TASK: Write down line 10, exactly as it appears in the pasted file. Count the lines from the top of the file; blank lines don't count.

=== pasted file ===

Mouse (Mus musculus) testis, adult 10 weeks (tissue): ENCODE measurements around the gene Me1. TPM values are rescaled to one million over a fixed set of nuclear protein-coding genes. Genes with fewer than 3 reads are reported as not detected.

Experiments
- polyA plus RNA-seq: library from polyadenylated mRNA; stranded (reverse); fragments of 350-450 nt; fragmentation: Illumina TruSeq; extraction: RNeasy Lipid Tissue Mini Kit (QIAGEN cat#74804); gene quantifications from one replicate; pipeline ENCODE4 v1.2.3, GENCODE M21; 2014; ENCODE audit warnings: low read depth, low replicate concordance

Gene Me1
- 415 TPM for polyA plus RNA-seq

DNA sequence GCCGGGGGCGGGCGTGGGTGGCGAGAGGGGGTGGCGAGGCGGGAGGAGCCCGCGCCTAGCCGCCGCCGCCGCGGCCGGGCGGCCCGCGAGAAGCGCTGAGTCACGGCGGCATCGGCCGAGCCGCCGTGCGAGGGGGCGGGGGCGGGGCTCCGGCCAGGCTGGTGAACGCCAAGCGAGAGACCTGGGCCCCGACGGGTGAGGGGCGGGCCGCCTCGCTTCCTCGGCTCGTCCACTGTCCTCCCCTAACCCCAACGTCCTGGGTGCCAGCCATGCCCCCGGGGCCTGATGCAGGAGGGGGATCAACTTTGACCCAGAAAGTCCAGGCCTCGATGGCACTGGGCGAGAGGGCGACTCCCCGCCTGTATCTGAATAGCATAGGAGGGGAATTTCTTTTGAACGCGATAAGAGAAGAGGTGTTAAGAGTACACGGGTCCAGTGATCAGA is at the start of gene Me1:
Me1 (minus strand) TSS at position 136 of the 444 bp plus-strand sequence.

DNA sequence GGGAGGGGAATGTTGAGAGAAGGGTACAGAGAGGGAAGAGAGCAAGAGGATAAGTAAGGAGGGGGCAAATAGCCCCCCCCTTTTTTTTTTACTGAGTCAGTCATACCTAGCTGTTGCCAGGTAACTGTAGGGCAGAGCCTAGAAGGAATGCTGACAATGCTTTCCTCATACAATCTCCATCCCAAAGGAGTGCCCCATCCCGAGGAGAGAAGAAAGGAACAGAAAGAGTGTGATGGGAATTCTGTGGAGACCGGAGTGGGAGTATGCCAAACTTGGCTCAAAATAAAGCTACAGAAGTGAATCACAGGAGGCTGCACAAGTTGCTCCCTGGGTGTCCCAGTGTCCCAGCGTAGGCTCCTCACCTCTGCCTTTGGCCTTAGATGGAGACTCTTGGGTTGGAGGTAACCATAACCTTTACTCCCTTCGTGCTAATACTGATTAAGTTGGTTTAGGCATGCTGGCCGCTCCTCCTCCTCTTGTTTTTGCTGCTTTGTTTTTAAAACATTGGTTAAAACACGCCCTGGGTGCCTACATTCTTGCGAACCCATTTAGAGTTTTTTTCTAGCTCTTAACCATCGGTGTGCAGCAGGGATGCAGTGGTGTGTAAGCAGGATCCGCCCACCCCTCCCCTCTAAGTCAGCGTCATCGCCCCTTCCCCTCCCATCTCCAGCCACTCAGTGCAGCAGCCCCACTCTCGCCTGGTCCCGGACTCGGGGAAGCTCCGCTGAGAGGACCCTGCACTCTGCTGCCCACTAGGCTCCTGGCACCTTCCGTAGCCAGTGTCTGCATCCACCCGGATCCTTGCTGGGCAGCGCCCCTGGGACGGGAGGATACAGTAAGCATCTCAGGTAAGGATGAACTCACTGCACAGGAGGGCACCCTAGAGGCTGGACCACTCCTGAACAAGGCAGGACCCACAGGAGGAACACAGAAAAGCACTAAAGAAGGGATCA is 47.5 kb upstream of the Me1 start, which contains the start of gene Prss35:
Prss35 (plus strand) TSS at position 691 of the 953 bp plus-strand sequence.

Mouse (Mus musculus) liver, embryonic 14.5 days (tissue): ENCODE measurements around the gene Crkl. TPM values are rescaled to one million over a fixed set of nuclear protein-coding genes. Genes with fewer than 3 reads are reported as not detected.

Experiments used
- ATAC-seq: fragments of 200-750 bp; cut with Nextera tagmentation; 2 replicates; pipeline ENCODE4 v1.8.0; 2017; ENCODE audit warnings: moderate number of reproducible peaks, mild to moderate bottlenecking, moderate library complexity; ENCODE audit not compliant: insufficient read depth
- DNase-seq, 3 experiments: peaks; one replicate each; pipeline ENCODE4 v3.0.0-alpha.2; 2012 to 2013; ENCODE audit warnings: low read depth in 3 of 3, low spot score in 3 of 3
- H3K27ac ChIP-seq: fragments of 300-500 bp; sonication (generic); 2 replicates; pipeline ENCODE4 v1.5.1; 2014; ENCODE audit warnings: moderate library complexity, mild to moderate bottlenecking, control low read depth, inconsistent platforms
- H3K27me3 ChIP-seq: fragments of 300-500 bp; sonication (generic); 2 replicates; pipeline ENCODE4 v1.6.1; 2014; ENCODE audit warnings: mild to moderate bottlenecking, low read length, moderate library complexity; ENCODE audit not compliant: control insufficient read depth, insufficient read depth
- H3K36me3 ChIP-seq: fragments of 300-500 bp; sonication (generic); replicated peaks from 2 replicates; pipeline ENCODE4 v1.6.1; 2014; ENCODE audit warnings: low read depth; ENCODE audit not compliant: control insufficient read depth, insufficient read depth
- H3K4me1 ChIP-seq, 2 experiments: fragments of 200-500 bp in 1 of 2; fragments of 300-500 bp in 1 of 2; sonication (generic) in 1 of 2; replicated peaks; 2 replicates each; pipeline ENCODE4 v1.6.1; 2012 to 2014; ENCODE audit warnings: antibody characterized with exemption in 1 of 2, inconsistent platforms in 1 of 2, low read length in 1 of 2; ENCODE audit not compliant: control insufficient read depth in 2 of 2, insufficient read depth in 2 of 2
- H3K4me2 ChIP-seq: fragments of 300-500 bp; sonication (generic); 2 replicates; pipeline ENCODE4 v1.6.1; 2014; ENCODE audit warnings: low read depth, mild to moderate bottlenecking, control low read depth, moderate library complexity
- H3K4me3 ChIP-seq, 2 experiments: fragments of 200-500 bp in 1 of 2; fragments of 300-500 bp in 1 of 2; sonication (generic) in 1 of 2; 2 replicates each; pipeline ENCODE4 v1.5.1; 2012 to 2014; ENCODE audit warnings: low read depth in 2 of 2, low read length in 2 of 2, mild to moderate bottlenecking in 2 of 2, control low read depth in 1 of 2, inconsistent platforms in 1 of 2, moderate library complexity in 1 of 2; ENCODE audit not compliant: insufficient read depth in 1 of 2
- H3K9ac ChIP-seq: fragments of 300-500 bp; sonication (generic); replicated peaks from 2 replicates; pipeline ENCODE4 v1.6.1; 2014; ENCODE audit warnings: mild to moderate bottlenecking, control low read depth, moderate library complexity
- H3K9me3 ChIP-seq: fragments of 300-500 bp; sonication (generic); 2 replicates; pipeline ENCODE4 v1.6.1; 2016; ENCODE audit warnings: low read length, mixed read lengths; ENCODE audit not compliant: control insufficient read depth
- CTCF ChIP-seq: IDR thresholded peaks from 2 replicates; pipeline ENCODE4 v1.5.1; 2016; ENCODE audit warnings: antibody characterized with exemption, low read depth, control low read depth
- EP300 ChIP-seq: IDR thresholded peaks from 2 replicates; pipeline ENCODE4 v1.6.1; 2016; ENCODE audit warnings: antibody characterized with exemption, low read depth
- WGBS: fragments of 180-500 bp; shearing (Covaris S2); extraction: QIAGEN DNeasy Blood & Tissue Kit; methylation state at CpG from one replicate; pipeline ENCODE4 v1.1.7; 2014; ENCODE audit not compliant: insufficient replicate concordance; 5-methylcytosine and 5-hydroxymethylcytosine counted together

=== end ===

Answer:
Mouse (Mus musculus) liver, embryonic 14.5 days (tissue): ENCODE measurements around the gene Crkl. TPM values are rescaled to one million over a fixed set of nuclear protein-coding genes. Genes with fewer than 3 reads are reported as not detected.